In Harlem, Al Sharpton tells Pete Buttigieg to be himself

·Reporter
Pete Buttigieg, left, and Al Sharpton
Pete Buttigieg and Al Sharpton meet for lunch at Sylvia's Restaurant in Harlem, N.Y., April 29, 2019. (Photo: Bebeto Matthews/AP/Pool)

When Pete Buttigieg asked Rev. Al Sharpton for advice on campaigning for president in the South’s Bible Belt as an openly gay white man, the civil rights leader responded, “I think you should say, ‘I am who I am.’”

Buttigieg met Sharpton for lunch at the landmark Harlem soul food restaurant Sylvia’s on Monday to “discuss the need to confront homophobia in the faith community” as well as the South Bend mayor’s “policy agenda for the black community in Indiana and around the country,” according to a campaign statement.

“We need to deal with homophobia in the faith in the black community,” said Sharpton.

In the past month, Buttigieg has clashed with Vice President Mike Pence over his faith and sexuality; faced antigay protestors and hecklers outside of his home and on the campaign trail; and received criticism from evangelical leader Franklin Graham, who said the mayor’s homosexual lifestyle was “not something to be flaunted, praised or politicized.”

“You should be judged on your merits,” Sharpton told Buttigieg, who sat across from him at a table for two. “And we can’t fight against bigotry based on race and we’re going to be bigots based on sexual orientation.”

Sharpton suggested Buttigieg put the black LGBT community “on the table,” particularly when the mayor returns to campaign in South Carolina next month.

Buttigieg laid out his agenda for black voters, which he said “focuses on homeownership, entrepreneurship, health, education, and criminal justice.” But he also touched on issues that have given black voters pause. Buttigieg talked about his firing of South Bend’s first African-American police chief, a decision he said still “stings” with the black community. Later in front of reporters, Buttigieg reiterated his opposition to giving incarcerated felons the right to vote.

While “Mayor Pete” has risen to national prominence and has become a factor in the crowded Democratic presidential field, South Bend’s black residents have expressed lukewarm attitudes toward him and he still has a long way to go to win over black voters across the country. Perhaps in an attempt to make up that ground, Buttigieg has now met twice in one month with Sharpton, who called him “very much authentic” and “firm in who he was and what he represented.”

Pete Buttigieg with Rev. Al Sharpton
Mayor Pete Buttigieg, right, meets with Rev. Al Sharpton in Harlem. (Photo: Timothy A. Clary/AFP/Getty Images)

In early April, Buttigieg and other Democratic hopefuls spoke at Sharpton’s National Action Network annual conference. It was there that Buttigieg called for abolishing the death penalty and said he would sign a bill to commission a study on reparations for descendants of slaves.

Sitting across from Sharpton in Sylvia’s, as Sen. Kamala Harris, D-Calif., had done months before, Buttigieg candidly outlined his campaign strategy to reach diverse constituencies around the U.S, comparing it to “rock climbing.”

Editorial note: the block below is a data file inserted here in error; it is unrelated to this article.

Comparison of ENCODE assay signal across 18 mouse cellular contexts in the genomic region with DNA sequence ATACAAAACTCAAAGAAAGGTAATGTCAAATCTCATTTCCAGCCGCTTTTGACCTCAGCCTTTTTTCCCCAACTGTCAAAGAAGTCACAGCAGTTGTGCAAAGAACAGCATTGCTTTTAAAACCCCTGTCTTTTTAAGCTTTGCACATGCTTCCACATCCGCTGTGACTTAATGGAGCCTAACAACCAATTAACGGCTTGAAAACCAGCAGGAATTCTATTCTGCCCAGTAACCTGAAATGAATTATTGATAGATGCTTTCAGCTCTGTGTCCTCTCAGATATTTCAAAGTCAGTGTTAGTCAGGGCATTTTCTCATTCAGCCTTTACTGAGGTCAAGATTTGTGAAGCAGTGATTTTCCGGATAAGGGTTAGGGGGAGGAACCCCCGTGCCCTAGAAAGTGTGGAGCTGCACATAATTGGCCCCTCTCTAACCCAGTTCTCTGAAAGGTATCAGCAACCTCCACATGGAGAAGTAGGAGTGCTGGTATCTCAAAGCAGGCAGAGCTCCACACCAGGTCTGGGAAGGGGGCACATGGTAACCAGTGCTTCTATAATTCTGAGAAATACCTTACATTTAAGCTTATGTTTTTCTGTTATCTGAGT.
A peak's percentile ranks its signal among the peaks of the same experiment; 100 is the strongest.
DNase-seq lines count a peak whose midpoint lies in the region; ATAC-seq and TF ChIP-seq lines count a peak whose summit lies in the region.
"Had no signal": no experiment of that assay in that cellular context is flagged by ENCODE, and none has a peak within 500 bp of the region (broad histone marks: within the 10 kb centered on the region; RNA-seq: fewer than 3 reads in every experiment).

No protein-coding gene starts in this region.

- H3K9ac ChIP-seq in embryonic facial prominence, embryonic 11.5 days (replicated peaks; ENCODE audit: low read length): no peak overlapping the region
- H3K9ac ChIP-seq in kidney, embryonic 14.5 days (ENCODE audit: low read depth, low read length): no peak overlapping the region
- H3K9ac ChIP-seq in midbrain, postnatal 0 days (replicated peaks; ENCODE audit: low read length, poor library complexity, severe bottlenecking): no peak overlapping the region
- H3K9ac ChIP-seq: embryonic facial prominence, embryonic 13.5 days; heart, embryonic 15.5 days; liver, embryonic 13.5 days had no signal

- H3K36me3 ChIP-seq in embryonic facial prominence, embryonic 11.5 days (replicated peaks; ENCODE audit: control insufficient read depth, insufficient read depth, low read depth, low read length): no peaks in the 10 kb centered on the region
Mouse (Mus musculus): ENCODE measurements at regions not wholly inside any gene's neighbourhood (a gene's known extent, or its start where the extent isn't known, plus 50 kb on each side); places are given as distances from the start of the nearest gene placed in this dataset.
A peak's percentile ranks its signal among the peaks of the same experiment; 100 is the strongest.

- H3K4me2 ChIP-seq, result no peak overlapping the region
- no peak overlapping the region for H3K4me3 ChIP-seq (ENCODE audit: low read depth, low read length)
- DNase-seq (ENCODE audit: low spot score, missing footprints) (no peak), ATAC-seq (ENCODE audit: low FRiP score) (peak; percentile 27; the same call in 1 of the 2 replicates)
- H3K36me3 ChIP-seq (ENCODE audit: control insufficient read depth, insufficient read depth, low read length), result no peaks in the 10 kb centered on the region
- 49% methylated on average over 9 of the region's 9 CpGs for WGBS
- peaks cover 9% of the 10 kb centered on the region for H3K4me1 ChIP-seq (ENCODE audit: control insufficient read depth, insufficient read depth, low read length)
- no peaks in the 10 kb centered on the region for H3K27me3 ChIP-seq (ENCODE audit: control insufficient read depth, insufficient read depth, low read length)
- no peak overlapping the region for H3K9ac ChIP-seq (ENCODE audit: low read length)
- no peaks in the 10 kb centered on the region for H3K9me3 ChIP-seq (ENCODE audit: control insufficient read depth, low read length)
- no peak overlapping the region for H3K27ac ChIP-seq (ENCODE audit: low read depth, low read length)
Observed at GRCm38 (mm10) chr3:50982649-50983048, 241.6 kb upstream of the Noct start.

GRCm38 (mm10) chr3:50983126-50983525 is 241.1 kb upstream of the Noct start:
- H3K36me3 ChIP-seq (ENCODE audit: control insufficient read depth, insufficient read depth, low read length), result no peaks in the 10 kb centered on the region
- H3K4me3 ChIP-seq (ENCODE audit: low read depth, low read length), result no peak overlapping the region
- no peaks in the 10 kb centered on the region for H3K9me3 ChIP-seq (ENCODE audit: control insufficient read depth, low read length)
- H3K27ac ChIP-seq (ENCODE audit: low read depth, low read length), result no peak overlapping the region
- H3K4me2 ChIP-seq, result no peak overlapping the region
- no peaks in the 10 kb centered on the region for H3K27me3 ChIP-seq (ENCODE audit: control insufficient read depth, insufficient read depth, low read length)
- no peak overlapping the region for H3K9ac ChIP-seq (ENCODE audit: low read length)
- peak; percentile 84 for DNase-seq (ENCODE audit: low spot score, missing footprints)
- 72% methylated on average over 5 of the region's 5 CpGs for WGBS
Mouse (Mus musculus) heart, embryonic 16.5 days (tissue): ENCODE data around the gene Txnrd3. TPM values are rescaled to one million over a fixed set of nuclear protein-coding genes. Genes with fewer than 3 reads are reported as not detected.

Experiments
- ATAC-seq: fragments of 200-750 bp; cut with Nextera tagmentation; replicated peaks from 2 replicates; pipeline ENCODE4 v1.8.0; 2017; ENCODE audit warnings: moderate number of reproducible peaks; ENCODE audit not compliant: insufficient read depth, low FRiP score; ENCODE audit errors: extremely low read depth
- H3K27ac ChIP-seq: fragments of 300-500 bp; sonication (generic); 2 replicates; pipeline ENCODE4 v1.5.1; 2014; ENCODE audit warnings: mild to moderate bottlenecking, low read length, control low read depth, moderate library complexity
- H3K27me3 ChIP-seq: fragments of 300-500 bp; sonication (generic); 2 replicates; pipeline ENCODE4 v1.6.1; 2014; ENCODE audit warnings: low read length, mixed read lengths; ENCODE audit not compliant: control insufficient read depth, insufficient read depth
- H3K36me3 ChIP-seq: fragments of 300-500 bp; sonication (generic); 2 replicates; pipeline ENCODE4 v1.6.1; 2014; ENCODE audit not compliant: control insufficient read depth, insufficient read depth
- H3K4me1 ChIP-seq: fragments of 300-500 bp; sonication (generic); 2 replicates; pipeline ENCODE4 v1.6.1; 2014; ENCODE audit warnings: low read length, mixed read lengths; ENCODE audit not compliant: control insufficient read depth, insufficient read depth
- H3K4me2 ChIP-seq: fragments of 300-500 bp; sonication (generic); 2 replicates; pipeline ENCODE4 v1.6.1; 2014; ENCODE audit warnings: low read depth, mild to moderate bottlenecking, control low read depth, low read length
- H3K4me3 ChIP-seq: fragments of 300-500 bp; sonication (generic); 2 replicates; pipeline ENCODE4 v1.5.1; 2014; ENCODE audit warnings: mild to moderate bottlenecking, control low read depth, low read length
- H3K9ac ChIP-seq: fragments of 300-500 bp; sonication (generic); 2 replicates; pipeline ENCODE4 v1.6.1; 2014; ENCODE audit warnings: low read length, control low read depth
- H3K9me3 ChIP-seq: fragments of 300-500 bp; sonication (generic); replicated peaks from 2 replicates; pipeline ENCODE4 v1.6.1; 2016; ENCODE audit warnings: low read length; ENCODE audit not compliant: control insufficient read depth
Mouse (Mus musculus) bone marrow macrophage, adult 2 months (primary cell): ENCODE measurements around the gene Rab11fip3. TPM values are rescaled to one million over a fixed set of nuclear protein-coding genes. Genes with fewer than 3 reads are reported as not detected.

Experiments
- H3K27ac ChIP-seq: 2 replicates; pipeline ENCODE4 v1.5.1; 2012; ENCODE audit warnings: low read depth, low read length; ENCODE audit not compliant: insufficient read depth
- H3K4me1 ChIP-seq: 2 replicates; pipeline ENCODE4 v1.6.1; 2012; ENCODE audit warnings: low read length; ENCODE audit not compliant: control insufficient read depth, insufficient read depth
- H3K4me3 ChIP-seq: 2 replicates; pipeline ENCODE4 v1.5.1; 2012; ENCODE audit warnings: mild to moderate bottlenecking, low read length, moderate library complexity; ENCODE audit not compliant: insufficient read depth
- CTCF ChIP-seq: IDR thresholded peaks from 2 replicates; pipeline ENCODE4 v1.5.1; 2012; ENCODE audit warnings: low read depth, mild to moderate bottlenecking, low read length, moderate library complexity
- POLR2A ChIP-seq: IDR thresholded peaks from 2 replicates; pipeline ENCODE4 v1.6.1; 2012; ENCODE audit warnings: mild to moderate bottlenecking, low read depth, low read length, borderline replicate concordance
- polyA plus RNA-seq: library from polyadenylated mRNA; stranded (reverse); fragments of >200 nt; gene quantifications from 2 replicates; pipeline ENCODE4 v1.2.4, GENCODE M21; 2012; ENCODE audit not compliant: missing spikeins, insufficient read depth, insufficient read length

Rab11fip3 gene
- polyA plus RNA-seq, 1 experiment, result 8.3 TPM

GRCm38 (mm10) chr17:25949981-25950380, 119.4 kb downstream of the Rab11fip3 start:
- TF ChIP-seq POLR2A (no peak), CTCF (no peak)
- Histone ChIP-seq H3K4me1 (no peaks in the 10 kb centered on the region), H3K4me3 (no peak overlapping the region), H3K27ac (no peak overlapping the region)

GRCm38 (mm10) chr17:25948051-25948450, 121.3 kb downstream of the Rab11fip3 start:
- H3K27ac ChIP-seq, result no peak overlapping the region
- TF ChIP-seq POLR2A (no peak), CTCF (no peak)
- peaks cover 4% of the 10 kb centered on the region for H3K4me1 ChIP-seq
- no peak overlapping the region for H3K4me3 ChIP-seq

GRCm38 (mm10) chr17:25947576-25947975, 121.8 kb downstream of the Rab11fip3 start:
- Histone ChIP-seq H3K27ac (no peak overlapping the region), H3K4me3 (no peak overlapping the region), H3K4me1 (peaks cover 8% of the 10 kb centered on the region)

“I know I’ve got a handhold with the LGBT community [which] is a minority, but also touches every other part of the coalition,” he told Sharpton during lunch, which he apparently didn’t know was being broadcast live. “Or people in the Midwest — I’ve got a handhold there. So I can reach into the Latino community ... just take whatever relationships we have, then try to use those to reach other people.”

“The problem I have is some people will just come find me,” Buttigieg continued. “They’ll come to my rally, they’ll rush to my event, they’ll be at my fundraiser. But if I’m only talking out to the people who come to me, it’s not going to become more diverse.”

“So you’re going to reach out?” interjected Sharpton with a wide, sweeping arm gesture.

“I got to,” said Buttigieg.

“It’s important for this midwestern mayor to come to the mecca of black America, Harlem, to speak to our premier leader of black communities,” said Alvin Ponder, leader of NAN’s New York City chapter, who called Buttigieg’s appearance with Sharpton “good politics.” “The black vote is going to be extremely significant in the 2020 election. ...[H]e’s more in line with my views, which are between moderate and progressive.”

But while politically savvy New Yorkers recognized Buttigieg on Malcolm X Blvd. — and struggled to pronounce his name — others failed to see the cause for commotion.

Jerome, 31, from East New York, was having lunch at Sylvia’s when Sharpton and Buttigieg showed up trailed by men in suits and cameras. He recognized the reverend but couldn’t name the presidential candidate. Then again, he said he likely wouldn’t have recognized some of the other 18 2020 hopefuls anyhow.

“I kind of lost interest in politics,” he told Yahoo News. “When Hillary won the popular vote, but Trump ended up winning the election, it was kind of discouraging.”

Jerome, who nonetheless plans on voting in 2020, said Buttigieg’s race and sexual orientation didn’t matter to him but called it a “good thing” for Buttigieg to come to Harlem. “Hopefully, this is him having good intentions, being genuine and actually seeing what issues black folks care about,” said Jerome.

Pete Buttigieg
Democratic presidential candidate and South Bend, Ind., Mayor Pete Buttigieg comes to Harlem. (Photo: Spencer Platt/Getty Images)

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